In a recent interview, Angela Davis stated:
Feminism, radical feminism, radical anti-racist and anti-capitalist feminism helps us to do the reconceptualisation that is necessary in order to produce a left that is more in line with the vast changes that have occurred in the era of global capitalism, recognising the feminisation of the working class, the structural shifts in the global economy, of the fact that some industries are largely populated by women, industries that rely on reproductive labour, of care industries, domestic service, health care, etc. It seems to me that in many ways, unions around the world are not willing to recognise those changes. To organise the unorganised, at this moment, is to organise women.
I couldn’t agree more with Professor Davis’ analysis. All too often too many of us of the so-called “Global Left,” even while recognizing the three-stranded braid of colonialism-racism-capitalism in the very essence of the modern worldview, we tend to forget or dismiss the fact that each of those strands are, in turn, embedded in anthropocentered patriarchy (not to mention Christian fundamentalism and its extremist terrorist methods). Undoubtedly, as we seek to address the material and structural consequences of these persistent ideologies today, we must simultaneously seek to decolonize our many anti-oppression and liberation movements from the limiting culturally shared systems of thought and behavior psychosocially embedded within.
At the same time, the exponential acceleration of technological change [the rate at which change occurs is, itself, speeding up exponentially] that this modern era has set in motion raises for us yet increasingly urgent questions:
- What is the future we collectively desire?
- What does equity, justice and peace, or the integral well-being of all peoples and our sustainable development, really mean to us of the Global Left?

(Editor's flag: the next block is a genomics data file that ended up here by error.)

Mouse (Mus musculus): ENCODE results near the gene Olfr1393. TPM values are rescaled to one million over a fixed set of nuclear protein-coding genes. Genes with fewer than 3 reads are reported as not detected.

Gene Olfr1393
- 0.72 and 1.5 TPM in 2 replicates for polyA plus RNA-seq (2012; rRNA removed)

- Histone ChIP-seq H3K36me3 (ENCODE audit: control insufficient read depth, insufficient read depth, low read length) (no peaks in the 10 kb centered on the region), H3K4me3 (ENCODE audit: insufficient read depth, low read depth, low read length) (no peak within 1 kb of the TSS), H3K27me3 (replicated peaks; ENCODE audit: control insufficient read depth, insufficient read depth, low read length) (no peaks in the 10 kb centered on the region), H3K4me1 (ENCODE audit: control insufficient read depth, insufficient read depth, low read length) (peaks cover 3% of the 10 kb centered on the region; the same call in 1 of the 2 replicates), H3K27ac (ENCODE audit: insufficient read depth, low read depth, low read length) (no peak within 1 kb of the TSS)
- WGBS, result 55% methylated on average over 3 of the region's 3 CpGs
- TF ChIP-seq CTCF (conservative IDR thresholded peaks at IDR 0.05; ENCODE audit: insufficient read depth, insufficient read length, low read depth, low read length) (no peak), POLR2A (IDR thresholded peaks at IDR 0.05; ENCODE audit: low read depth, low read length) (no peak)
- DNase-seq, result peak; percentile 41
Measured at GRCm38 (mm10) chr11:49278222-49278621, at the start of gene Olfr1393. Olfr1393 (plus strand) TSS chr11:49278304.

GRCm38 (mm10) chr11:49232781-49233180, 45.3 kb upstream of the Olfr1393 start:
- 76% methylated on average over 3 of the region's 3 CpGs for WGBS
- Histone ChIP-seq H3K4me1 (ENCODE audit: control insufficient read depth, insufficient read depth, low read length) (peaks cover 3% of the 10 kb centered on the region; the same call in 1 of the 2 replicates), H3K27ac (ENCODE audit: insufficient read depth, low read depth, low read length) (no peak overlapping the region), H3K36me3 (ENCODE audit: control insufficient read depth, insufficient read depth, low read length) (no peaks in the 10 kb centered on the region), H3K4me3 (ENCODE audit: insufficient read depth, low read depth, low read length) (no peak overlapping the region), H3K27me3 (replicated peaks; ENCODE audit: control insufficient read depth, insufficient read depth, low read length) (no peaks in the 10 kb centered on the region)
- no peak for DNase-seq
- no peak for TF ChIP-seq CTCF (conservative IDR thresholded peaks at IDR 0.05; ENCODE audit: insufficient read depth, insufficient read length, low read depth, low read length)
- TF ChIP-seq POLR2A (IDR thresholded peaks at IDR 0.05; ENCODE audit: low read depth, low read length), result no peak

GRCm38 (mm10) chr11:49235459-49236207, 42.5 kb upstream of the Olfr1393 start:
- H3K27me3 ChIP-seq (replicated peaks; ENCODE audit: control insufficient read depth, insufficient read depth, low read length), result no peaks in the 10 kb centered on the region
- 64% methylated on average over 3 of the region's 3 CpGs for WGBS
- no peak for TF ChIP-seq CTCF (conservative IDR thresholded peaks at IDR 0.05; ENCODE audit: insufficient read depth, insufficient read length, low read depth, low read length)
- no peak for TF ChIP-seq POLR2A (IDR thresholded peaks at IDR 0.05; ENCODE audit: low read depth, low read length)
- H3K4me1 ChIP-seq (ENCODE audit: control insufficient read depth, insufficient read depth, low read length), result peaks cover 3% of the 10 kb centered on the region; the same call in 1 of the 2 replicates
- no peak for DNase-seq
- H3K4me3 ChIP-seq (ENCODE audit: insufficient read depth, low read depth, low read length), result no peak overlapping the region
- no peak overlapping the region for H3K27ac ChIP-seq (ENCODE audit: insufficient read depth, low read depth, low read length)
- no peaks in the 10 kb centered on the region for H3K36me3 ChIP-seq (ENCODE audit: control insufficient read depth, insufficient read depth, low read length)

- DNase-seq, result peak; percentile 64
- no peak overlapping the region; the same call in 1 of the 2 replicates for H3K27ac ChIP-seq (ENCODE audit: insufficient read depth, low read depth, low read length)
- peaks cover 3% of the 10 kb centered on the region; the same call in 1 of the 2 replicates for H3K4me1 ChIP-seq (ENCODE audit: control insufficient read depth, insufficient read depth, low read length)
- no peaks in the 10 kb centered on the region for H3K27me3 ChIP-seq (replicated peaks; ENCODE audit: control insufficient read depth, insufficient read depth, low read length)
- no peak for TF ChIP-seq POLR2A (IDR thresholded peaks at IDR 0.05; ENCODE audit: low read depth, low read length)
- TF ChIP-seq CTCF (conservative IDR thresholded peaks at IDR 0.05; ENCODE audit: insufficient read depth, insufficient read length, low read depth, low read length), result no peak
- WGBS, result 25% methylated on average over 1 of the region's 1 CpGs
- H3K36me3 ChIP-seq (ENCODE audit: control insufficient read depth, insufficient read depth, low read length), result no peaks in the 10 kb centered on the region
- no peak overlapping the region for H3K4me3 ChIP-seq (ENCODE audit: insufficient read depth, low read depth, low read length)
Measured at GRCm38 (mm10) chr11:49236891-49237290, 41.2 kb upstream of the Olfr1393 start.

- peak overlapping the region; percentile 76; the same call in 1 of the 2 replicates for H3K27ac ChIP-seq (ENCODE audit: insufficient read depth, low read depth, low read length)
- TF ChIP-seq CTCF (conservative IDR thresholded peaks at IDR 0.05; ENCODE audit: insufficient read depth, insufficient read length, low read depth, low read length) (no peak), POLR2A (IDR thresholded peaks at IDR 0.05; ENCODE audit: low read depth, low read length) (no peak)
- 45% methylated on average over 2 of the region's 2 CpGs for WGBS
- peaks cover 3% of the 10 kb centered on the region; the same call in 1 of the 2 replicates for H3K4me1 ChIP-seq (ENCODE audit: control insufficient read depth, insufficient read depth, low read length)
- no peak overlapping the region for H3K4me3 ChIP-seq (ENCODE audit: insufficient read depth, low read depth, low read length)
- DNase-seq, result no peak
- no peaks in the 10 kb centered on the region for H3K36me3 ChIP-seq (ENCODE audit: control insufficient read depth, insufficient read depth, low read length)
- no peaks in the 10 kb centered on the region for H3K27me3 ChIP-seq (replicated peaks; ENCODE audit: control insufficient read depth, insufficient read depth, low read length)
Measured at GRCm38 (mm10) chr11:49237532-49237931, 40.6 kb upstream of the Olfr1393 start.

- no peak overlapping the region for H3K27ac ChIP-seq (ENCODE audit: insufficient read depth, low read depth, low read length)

- And what does all of that really look like, specifically, in the midst of now unstoppable technological advancements, including, by the way, those that have helped our movements interconnect and extend their reach?
The Global Left, then, while correcting our collective failure to deal with the intersections of oppressions that so effectively undermine our struggles, we must simultaneously begin to articulate our visions of the desired future.
For instance, are we still envisioning a future of workers united as owners of the means of production … though, now, in highly robotized manufacturing plants, or in service industries, hospitals and schools where AI (articficial intelligence) have replaced skilled workers —from welders, cooks, cashiers and clerks to teachers, pilots, surgeons and lawyers?
What, then, is the work that human workers will be doing in our liberated future? Or should we be, instead, asking ourselves: Will we even really need to work, as we now conceive of work (or, perhaps, as capitalism itself has made us conceive ourselves as “productive workers”)?
The whole notion of work or of envisioning a future the workforce gets even more complicated when considering the likely impacts of medical research that is already beginning to result in curing once terminal diseases, and will soon enhance cognition and physical health, and extend our lives well into our 90s and 100s years of age.
Clearly, given the game-changing transformations already in motion, as liberation workers we will need to reconceptualize work itself, the notion of being paid for labor, the idea of needing to “earn a living” or, perhaps even the human right to a quality life. We need to begin to envision the possibility of the emergence of a post-capitalist society, and begin to consider ideas such as:
- A guaranteed or Universal Basic Income (UBI).
- Re-think our consumption and minimalize our lifestyles. Learning to share, recycle and repair things we now discard.
- Locally produce or generate food, energy and water
Increasingly, leaders of Big Capital, including the likes of Bill Gates and Elon Musk, are coming to realize its economic system, in its current form, is unsustainable and must be fundamentally transformed within the next 20-30 years, if not sooner. And you can be sure Big Capital is working tirelessly to figure out how to redesign capitalism, while keeping white supremacy, patriarchy and imperialism essentially intact.
So, then, the question remains: From our critical liberation perspectives, what are the economic, political, cultural and ethical implications of these emergent technologies?
Or more importantly: What will be our roles —as members or leaders of radical feminist, anti-racist, anti-capitalist, decolonial movement— in the seemingly inevitable 21st Century reconfiguration of human society, be?